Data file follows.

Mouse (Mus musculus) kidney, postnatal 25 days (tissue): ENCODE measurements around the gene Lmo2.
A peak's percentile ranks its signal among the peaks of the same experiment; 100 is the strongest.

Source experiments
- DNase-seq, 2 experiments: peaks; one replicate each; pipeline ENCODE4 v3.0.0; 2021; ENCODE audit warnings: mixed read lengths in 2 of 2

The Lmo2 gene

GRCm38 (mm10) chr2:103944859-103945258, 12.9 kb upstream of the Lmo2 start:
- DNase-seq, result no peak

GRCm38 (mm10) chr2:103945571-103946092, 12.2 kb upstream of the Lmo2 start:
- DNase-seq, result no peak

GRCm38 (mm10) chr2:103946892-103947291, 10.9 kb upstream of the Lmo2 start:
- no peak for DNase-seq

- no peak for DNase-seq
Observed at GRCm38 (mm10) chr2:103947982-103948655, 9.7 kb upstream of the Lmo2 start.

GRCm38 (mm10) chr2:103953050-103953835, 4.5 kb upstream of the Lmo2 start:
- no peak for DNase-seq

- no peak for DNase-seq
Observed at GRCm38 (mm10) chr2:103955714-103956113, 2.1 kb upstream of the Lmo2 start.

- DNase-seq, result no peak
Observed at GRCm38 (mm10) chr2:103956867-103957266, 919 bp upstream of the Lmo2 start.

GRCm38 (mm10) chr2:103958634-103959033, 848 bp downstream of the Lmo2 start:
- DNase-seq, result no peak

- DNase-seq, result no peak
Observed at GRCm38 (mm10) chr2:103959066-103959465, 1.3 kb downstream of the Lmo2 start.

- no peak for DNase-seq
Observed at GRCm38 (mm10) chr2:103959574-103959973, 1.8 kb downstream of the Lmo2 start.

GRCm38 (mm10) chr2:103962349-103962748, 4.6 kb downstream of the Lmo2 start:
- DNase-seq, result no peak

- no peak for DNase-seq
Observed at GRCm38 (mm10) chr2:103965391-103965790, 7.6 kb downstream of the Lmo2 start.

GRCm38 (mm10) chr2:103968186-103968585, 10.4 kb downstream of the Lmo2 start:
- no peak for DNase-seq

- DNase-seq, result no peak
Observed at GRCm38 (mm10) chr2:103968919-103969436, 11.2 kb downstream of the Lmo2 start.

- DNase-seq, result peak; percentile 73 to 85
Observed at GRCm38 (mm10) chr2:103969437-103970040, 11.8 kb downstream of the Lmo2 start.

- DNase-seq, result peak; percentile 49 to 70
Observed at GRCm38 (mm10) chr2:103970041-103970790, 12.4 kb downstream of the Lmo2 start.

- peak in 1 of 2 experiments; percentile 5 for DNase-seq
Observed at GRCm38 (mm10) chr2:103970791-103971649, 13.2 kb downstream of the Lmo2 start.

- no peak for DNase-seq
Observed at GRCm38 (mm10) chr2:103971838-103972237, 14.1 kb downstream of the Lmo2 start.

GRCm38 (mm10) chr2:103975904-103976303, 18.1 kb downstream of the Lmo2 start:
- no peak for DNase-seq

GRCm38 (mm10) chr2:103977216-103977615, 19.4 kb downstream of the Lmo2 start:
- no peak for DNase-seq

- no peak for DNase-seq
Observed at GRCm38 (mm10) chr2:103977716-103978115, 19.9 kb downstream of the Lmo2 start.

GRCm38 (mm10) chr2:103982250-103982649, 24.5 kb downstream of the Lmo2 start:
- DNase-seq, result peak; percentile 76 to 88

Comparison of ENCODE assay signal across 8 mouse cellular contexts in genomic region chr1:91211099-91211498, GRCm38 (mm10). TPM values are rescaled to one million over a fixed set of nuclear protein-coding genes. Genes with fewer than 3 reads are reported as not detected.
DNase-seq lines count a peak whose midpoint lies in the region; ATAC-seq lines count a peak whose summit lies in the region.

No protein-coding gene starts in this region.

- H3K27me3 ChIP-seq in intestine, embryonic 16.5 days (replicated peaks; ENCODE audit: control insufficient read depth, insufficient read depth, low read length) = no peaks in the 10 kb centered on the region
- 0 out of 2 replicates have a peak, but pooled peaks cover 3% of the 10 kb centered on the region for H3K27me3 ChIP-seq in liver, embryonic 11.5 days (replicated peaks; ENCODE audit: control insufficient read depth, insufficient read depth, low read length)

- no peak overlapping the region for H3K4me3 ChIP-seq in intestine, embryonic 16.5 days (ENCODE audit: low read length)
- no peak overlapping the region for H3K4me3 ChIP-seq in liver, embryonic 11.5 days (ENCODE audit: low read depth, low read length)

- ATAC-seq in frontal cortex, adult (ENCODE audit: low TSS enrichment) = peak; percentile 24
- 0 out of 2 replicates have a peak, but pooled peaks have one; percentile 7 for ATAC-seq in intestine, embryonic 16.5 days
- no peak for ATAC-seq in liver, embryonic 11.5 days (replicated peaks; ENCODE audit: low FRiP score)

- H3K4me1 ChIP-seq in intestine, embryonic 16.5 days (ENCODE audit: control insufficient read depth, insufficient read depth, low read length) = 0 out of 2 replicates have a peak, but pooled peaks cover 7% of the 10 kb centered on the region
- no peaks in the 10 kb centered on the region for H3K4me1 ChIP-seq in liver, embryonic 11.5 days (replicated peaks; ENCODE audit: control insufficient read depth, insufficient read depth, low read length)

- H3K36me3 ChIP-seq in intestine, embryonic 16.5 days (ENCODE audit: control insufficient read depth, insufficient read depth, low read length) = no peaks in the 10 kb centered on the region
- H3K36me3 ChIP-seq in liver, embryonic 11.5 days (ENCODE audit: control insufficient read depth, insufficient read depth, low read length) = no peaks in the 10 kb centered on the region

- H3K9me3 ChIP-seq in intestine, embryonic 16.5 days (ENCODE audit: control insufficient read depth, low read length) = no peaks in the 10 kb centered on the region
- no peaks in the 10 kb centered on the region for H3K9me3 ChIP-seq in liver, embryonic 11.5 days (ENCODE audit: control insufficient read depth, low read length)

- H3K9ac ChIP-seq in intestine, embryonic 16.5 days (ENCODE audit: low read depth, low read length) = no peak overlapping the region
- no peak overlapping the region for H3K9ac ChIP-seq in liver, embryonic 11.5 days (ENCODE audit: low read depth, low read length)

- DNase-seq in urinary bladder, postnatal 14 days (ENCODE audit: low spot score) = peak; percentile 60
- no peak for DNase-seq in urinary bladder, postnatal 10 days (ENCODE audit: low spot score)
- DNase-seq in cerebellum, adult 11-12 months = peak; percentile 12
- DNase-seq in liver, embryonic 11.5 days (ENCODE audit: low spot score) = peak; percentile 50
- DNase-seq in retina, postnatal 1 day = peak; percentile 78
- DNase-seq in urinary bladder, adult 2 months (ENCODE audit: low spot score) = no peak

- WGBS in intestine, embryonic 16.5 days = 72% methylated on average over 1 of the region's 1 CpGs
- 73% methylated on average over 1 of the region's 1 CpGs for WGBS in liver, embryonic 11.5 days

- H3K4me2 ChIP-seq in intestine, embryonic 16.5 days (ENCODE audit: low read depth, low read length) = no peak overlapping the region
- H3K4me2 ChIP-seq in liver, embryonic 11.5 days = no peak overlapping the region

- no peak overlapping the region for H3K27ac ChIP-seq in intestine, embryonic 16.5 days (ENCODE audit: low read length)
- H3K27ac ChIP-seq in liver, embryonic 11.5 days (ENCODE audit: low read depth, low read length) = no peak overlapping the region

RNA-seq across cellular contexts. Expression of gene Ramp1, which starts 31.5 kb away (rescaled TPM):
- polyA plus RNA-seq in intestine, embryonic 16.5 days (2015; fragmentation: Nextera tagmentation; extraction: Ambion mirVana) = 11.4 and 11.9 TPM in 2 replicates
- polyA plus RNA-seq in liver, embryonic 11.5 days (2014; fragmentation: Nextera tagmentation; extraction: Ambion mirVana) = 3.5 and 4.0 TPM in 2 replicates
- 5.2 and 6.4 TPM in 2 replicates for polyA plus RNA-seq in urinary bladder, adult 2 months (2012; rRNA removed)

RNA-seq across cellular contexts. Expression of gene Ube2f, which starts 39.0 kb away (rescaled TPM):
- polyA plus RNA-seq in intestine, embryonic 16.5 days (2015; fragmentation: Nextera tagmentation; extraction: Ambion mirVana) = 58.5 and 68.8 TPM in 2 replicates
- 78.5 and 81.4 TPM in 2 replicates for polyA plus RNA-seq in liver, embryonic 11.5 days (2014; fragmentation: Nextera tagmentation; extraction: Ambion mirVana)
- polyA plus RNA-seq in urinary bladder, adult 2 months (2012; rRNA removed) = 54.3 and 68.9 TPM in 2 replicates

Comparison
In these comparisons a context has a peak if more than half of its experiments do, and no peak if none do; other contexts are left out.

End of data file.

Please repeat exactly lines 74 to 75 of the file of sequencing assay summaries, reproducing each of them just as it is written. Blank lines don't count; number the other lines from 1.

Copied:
- WGBS in intestine, embryonic 16.5 days = 72% methylated on average over 1 of the region's 1 CpGs
- 73% methylated on average over 1 of the region's 1 CpGs for WGBS in liver, embryonic 11.5 days